Funding ends on Jul 13, 2018 at 04:59 PM PDT (11:59 PM UTC)
SPIDriver is an easy-to-use tool for controlling SPI devices. It works with Windows, Mac, and Linux, and has a built-in color screen that shows a live logic-analyzer display of all SPI traffic. It uses a standard FTDI USB serial chip to talk to the PC, so no special drivers need to be installed. The board includes 3.3 and 5 V supplies with voltage and current monitoring.
If you use SPI devices - LCD panels, flash memory, sensors, LEDs - you’ll know that the most frequently asked question is “what’s it doing now?” SPIDriver shows you what’s happening on the SPI bus in real time, so no more guessing about the bus state. It’s designed to make talking to SPI hardware a smooth, intuitive process. That’s good whether you’re a hardware debug wizard or are introducing a class to SPI for the first time.
The current and voltage monitoring let you catch electrical problems early. The included color coded wires make hookup a cinch; no pinout diagram required. It includes 3.3 and 5 V supplies for your device, plus a high-side current meter.
SPIDriver comes with free (as in freedom) software to control it from:
If you use SPI hardware, you need SPIDriver. You can directly control LEDs and LCD displays without having to go near a microcontroller. If you need to examine, backup, or clone an SPI flash, SPIDriver is the ideal tool. It can read, backup, and restore standard SPI flash chips in-circuit, and is supported by the popular flashrom tool. If you work with SPI sensors, you can debug, test and calibrate them from your desktop using the programming tools you use every day.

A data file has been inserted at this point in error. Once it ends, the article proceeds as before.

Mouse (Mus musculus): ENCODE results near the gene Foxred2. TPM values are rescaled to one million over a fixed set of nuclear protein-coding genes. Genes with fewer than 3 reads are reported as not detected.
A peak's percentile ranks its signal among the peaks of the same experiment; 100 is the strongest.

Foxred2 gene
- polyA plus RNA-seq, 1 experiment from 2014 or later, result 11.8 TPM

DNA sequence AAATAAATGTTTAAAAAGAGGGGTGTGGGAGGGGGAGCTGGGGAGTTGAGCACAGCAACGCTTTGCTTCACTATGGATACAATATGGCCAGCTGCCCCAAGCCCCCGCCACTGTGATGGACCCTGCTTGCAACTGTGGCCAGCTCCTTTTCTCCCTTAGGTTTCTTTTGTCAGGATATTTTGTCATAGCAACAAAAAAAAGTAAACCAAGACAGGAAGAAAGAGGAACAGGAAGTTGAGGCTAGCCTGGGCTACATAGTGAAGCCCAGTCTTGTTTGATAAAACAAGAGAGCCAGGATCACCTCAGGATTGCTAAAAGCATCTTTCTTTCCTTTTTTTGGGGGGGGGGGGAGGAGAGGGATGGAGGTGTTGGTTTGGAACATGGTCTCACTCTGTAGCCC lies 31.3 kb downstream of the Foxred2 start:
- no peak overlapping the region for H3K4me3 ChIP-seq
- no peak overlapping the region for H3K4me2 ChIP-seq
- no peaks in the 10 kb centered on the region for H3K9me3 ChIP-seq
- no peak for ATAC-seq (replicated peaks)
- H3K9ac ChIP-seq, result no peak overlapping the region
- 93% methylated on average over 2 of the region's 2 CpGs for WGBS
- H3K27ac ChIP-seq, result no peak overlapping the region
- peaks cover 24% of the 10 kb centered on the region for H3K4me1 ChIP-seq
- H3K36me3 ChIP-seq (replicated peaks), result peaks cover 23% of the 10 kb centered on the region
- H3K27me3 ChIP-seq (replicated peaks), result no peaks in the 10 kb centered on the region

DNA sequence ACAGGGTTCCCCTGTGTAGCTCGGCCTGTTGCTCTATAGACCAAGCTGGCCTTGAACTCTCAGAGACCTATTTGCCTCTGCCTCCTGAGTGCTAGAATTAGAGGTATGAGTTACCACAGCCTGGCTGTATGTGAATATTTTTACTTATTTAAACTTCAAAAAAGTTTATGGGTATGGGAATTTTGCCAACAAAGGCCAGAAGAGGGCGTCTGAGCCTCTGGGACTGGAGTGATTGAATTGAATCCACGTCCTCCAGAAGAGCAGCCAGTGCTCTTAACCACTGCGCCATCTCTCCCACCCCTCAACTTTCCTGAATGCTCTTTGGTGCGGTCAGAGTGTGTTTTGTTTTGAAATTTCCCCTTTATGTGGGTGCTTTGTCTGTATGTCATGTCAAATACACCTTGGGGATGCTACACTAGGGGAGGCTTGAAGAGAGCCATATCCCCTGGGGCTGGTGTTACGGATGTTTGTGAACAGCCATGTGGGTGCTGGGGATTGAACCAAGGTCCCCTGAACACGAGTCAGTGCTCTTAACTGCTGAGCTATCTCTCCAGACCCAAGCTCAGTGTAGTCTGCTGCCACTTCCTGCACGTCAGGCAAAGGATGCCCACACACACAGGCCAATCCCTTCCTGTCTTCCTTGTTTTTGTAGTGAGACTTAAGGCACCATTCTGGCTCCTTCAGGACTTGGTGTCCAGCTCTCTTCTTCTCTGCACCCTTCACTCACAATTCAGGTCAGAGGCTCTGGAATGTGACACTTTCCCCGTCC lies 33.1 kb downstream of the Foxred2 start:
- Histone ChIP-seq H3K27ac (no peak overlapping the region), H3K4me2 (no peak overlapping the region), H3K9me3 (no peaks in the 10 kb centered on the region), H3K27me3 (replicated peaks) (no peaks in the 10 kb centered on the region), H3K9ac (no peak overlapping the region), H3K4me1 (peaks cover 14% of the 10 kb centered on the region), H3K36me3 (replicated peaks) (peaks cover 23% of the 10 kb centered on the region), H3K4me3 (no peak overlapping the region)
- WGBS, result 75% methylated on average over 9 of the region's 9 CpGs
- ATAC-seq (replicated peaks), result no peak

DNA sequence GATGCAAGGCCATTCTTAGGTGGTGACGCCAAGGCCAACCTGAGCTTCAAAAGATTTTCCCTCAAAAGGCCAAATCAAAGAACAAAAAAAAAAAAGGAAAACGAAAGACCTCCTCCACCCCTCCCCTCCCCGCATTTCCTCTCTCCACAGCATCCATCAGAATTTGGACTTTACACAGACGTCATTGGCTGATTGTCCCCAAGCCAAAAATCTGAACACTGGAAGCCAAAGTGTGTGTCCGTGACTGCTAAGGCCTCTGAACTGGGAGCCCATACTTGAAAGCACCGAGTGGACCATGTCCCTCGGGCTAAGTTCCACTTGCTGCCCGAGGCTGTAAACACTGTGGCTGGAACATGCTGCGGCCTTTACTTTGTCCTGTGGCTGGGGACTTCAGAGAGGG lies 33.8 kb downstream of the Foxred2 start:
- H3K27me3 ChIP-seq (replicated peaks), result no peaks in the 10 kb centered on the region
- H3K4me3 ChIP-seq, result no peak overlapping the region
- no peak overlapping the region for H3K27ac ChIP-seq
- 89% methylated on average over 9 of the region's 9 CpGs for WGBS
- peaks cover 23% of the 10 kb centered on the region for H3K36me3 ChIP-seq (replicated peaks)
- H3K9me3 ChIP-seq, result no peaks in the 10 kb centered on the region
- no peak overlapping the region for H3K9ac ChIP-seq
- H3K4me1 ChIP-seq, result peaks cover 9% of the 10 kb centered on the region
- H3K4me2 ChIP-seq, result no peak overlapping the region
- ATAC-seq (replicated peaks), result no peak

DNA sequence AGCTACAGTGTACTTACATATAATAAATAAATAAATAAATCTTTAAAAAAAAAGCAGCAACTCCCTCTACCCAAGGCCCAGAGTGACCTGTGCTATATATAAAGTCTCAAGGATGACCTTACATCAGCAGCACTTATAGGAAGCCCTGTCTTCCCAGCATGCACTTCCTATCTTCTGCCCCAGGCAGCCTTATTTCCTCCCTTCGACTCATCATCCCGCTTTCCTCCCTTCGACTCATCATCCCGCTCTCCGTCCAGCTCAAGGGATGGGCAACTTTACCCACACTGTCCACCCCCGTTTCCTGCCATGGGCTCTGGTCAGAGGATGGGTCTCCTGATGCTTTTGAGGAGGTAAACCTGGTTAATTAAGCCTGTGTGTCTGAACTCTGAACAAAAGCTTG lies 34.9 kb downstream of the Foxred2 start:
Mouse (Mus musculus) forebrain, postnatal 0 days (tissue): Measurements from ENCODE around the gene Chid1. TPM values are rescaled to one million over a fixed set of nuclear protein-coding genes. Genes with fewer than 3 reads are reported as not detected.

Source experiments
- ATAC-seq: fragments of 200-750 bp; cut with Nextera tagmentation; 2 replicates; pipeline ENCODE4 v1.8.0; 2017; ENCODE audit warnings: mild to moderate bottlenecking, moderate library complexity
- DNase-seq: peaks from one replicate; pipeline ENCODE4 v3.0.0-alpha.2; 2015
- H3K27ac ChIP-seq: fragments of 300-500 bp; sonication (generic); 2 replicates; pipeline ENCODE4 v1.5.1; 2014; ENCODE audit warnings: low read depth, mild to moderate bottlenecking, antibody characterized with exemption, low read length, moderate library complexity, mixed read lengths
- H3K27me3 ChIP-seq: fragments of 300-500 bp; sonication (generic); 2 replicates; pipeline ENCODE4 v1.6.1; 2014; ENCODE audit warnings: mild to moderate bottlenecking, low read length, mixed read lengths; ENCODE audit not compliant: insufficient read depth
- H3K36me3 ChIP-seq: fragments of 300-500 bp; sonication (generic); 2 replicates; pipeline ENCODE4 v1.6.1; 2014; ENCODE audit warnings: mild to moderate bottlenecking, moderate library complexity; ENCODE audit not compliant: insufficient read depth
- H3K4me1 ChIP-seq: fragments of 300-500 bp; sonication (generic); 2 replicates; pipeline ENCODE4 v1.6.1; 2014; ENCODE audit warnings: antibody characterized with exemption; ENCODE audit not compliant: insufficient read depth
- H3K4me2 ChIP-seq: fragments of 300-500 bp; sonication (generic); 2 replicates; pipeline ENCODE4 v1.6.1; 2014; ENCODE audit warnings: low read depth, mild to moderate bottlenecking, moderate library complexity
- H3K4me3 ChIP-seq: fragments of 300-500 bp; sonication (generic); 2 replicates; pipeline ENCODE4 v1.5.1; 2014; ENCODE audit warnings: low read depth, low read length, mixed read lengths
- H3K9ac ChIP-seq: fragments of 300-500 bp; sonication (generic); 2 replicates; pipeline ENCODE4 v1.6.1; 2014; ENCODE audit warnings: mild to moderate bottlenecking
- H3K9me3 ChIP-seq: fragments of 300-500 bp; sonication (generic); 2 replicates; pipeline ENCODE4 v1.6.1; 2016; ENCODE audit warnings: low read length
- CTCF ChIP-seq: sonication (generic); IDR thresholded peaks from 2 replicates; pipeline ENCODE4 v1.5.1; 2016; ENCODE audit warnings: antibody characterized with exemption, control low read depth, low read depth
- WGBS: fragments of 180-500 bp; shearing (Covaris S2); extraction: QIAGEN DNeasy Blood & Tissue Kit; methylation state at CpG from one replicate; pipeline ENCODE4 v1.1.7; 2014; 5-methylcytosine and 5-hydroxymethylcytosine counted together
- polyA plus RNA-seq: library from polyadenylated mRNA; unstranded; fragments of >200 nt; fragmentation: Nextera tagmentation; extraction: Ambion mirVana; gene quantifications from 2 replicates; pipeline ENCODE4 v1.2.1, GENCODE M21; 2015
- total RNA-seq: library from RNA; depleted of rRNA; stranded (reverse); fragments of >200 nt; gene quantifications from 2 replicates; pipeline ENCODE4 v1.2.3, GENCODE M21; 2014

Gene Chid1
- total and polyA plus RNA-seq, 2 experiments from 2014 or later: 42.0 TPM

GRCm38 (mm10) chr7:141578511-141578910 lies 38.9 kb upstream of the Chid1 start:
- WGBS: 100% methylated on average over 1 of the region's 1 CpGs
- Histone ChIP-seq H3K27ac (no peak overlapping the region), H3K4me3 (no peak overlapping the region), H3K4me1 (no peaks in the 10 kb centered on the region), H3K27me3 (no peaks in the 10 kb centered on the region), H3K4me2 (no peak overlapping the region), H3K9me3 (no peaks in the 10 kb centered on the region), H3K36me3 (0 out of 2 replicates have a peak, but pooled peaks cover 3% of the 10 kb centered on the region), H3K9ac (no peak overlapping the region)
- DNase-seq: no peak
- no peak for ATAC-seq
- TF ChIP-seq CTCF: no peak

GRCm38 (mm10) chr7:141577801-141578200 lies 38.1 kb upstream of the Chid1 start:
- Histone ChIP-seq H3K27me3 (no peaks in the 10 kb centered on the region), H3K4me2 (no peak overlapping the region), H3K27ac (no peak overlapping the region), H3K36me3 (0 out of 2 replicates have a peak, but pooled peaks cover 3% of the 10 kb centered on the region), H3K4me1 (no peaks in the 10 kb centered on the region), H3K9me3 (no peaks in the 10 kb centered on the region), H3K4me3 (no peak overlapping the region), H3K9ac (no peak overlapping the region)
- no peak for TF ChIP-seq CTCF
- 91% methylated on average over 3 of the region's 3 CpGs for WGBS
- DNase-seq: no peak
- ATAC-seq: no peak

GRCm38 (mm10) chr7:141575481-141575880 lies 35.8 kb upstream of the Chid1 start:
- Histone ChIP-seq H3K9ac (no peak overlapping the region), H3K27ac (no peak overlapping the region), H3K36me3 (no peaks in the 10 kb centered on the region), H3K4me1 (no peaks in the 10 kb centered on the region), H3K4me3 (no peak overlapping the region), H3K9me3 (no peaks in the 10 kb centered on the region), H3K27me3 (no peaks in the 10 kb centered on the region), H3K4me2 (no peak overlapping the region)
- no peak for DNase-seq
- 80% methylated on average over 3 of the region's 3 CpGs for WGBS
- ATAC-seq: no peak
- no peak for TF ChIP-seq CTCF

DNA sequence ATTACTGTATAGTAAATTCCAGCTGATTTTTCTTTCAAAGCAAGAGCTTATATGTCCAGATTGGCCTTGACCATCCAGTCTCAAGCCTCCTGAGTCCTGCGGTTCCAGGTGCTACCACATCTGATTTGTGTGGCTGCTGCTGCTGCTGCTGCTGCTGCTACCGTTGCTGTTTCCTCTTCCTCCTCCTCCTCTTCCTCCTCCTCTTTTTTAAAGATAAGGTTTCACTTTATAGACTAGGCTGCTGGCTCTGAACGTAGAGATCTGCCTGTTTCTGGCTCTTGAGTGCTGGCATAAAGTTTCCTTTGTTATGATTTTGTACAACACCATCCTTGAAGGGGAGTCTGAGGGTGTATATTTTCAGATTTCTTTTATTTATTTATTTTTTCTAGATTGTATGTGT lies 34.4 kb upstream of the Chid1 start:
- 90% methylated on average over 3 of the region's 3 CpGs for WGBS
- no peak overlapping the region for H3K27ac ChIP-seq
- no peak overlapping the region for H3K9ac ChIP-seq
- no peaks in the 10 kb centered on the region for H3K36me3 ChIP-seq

Graphic displays can be a pain, so it can feel like a real achievement getting them to display an image. SPIDriver is a natural fit for driving, testing, and evaluating different displays. Of course, SPIDriver also works perfectly with the Gameduino series of graphic touch screens.
SPIDriver driving a Gameduino 3 LCD panel.
SPI flash is very common, and by using a test clip, SPIDriver makes it convenient to read and write SPI flash in-circuit. Just attach the clip and you can backup and restore flash contents directly. Atmel’s microcontrollers in-circuit programming use standard SPI pins, so a short script is all it takes to read or write an Atmel’s flash.
SPIDriver programming an Arduino Pro.
SPI LED strips are also simple to hook up to SPIDriver, and being able to control them directly makes them much more fun! It’s fast enough to smoothly animate long strips and achieve POV effects. Short strips can be powered directly by the SPIDriver’s beefy 470 mA built-in supply.
SPIDriver driving a LED strip.
|Tool||Open hardware / software||Indicators or display||Additional sensors||No driver install||Host Software||Price (USD)|
|SPIDriver||Yes||Graphic protocol analyzer||Bus, voltage, current, temperature||Yes||GUI, command-line, Python, C/C++, and flashrom||$27|
|Totalphase Aardvark||No||None||None||No||Command-line, Python, C/C++||$300|
|FTDI MPSSE cable||No||None||None||No||C/C++||$27.30|
|Bus Pirate||Yes||Power LEDs||ADC input||Yes||Command-line. Python, flashrom||$27.15|
PCB manufacture is being handled by JLCPCB in Shenzhen, who have done a great job with the prototypes. We’re assembling and testing the first batch of units here in Pescadero, USA, with components sourced directly from Digikey USA. Each unit goes through an extensive automatic test and calibration, so that the voltage and current sensors are accurate to within 1%. Finally, thanks to ftx-prog, we properly program the FTDI USB chip to allow up to 500 mA over USB instead of the default 90 mA.
Immediately after the campaign closes, I’ll be placing the orders with the manufacturers. We estimate that we’ll have all rewards tested and shipped by August 24th.
The designs have been prototyped through multiple iterations. The firmware has been tested with fanatical thoroughness. This mitigates a lot of risk. The remaining risk is in manufacturing execution:
These are generally the same issues that may occur with any PCBA fabrication.